A host of legal and public health issues must be considered to ensure the safety and health of employees as they return to work. In addition to federal guidance and recommendations, employers will need to take into account the ever-evolving orders, recommendations, and guidance from state and local authorities.  Many employers will be encouraged (if not required) to continue with teleworking options as long as feasible. Moreover, different sectors of the economy may have drastically different requirements and guidelines to follow upon their physical return to work, particularly for public-facing businesses and the healthcare sector. There is no “one-size-fits-all” approach to returning to work and that makes the process all the more challenging for employers.

During the COVID-19 outbreak, many workplaces were closed or had only a small group of employees present on a day-to-day basis. Employees may have some concerns in reentering the worksite and, specifically, with respect to what employers are doing to ensure their safety immediately upon reopening and thereafter.  Employers should consult state and local ordinances or regulations that might be applicable to reopening.  In general, employers should consider the following in preparing to safely reopen their worksites:  cleaning the worksite and implementing additional engineering and administrative controls.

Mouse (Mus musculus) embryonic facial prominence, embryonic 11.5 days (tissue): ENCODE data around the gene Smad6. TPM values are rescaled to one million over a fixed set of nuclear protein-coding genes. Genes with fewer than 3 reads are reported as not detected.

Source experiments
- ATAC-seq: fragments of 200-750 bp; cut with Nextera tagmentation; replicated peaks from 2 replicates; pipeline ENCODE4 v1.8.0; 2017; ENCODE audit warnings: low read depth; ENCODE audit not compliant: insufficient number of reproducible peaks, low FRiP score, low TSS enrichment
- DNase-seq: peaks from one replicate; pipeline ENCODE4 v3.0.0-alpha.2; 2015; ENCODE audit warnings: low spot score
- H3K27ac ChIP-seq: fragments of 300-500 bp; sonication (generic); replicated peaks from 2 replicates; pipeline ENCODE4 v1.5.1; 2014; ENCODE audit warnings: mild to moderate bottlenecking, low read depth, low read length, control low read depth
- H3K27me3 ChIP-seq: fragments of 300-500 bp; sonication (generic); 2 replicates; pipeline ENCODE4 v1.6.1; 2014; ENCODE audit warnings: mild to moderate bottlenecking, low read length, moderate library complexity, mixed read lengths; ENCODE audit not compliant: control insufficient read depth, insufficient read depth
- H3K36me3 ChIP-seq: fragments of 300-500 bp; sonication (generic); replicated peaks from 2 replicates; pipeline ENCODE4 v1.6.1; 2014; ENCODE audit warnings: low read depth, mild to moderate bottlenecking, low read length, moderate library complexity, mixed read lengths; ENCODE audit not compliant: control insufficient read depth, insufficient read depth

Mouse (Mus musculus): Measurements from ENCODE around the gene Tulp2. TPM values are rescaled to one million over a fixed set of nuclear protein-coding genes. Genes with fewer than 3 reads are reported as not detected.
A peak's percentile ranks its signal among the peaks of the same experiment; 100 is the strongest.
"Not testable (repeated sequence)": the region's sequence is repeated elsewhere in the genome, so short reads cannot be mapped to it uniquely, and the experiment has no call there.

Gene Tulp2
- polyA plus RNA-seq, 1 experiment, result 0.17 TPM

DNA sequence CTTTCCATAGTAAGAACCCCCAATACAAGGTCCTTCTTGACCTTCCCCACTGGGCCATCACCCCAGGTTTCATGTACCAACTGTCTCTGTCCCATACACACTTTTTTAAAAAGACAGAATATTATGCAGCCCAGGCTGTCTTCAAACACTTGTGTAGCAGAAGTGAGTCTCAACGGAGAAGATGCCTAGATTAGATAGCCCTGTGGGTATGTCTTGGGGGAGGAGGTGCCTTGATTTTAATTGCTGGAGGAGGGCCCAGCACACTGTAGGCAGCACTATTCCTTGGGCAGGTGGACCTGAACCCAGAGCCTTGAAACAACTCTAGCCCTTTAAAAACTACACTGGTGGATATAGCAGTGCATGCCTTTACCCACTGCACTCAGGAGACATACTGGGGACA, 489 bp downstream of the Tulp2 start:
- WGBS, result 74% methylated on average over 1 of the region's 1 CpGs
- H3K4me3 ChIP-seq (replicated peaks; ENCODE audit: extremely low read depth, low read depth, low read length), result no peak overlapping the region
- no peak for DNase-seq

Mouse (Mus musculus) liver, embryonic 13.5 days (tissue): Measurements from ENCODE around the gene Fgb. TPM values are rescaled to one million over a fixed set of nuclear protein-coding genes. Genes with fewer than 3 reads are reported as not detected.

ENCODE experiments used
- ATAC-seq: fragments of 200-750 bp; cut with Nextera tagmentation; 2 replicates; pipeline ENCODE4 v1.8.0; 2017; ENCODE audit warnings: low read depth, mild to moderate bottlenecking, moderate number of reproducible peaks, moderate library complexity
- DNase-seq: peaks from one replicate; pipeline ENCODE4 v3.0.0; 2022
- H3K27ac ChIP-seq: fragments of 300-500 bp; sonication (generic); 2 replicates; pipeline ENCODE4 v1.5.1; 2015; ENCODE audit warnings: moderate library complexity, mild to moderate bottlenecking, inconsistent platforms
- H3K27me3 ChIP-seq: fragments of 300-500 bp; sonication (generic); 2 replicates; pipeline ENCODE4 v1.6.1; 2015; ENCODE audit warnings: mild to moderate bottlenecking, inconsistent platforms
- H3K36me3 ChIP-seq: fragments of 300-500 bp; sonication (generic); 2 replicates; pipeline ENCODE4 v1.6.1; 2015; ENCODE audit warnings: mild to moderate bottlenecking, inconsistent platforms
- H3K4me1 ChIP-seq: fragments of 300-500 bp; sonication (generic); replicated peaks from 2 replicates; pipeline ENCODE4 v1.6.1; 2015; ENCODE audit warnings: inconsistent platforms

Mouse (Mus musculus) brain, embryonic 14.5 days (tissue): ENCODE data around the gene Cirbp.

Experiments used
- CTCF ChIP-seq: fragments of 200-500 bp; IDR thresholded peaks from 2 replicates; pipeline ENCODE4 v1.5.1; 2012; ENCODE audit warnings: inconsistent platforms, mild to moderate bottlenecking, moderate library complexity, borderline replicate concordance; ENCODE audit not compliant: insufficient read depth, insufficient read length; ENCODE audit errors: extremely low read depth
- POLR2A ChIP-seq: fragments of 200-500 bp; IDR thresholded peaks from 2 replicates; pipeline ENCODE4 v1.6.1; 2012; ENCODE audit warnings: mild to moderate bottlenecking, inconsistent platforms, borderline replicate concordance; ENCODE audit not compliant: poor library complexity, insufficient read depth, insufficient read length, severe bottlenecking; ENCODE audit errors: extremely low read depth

Worksite Cleaning

Before reopening, employers should review U.S. Centers for Disease Control and Prevention (CDC) guidance on cleaning and disinfecting their facilities. The CDC has also published specific cleaning guidance to assist employers, available here.